Justice Matters: essays from the pandemic
£10, Legal Action Group
At the start of lockdown, I was pleasantly surprised that many of us were classed as ‘key workers’. I was half hoping that I would be stopped on the way to work and asked to explain my business. I could have replied with a flourish that I was a key worker representing people who were detained. It did not happen. It is probably less likely now that lawyers will be castigated by politicians for advising clients on the laws and rights that parliament enacts.
The coronavirus has brought other changes. People previously classed as low-skilled care and health workers are now feted. The epidemic has affected everyone in our profession in different ways. It has polarised everything. Some are too busy and others idle.
The justice system was already in difficulties before lockdown, with underfunded courts and seriously reduced legal aid. Some sectors in the community have been much more adversely affected than others and the pandemic has exposed inequalities in society.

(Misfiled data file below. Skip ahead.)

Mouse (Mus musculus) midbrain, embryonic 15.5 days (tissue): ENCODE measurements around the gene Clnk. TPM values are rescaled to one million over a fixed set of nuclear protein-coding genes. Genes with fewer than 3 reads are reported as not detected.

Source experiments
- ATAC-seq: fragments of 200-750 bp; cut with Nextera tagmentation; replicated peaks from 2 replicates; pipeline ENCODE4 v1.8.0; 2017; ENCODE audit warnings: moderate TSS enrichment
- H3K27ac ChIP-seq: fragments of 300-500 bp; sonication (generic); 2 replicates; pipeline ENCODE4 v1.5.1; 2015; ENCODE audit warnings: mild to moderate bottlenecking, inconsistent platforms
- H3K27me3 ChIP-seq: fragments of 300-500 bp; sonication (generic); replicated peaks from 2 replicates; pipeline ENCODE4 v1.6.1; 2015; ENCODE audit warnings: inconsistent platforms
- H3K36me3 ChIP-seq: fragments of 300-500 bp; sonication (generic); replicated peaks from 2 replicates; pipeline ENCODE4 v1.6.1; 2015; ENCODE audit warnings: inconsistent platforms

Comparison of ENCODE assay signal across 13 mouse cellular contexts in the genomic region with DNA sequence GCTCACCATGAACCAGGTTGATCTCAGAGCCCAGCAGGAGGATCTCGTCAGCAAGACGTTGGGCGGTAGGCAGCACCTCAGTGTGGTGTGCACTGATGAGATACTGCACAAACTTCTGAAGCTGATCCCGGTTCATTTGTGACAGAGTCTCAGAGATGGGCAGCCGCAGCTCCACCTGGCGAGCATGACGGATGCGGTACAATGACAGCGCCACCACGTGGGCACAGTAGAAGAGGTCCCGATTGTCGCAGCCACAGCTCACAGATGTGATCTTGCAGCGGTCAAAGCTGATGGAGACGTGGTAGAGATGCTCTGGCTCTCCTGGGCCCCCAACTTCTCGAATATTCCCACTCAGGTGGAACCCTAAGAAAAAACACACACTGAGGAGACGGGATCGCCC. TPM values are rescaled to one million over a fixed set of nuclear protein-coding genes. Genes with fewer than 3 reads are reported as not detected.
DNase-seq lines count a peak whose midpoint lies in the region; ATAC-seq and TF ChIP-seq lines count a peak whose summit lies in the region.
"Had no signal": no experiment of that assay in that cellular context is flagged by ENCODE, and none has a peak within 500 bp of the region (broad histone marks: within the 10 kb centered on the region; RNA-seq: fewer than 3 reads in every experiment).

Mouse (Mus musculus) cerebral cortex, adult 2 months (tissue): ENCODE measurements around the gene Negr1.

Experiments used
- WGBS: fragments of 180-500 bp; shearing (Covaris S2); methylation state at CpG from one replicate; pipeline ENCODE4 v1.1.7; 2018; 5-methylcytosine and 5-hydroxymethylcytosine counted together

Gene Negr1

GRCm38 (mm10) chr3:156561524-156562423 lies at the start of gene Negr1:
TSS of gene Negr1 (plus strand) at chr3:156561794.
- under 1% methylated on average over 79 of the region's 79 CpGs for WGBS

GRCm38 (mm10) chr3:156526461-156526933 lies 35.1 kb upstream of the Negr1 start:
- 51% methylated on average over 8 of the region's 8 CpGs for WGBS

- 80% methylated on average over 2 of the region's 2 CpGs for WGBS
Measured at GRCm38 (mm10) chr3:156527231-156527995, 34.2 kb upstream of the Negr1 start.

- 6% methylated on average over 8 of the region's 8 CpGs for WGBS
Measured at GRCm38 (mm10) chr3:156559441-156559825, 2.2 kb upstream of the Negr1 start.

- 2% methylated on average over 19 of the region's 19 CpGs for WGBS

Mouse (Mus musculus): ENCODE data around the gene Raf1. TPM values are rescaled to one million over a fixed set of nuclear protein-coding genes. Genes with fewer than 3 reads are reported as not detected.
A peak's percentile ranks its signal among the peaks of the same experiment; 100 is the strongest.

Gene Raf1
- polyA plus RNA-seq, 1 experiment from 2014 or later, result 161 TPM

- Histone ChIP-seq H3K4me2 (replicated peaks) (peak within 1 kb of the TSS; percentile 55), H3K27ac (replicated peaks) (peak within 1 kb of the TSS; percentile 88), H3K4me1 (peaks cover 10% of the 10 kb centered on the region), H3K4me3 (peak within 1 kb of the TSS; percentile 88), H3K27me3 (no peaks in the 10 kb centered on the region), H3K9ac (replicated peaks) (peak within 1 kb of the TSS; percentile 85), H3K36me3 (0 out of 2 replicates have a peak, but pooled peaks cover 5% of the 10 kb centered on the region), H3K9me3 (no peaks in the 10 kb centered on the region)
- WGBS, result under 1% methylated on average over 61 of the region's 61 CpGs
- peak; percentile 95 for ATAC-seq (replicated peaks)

This book contains over 40 essays by leading lawyers on a variety of subjects. These include immigration, mental health, crime, prison and housing. They vividly describe life in lockdown and call for a radical rethink of justice. Many of our vulnerable clients are suffering because of loss of face-to-face contact with lawyers, carers – or indeed anyone.
This is a call to action. One contributor nicely observes that we have got used to muting microphones but now is the time to unmute and speak up. There is an optimistic piece from an academic (although writing about academia) which makes points that are valid for the profession: ‘The move online – and the speedy acceptance of these new ways of working – has created opportunities.’ These are opportunities for making services more available and speeding up procedures, leading to fewer cases being adjourned and more time for clients.
This is an important book that we (and politicians) need to read.
David Pickup is a partner at Pickup & Scott Solicitors, Aylesbury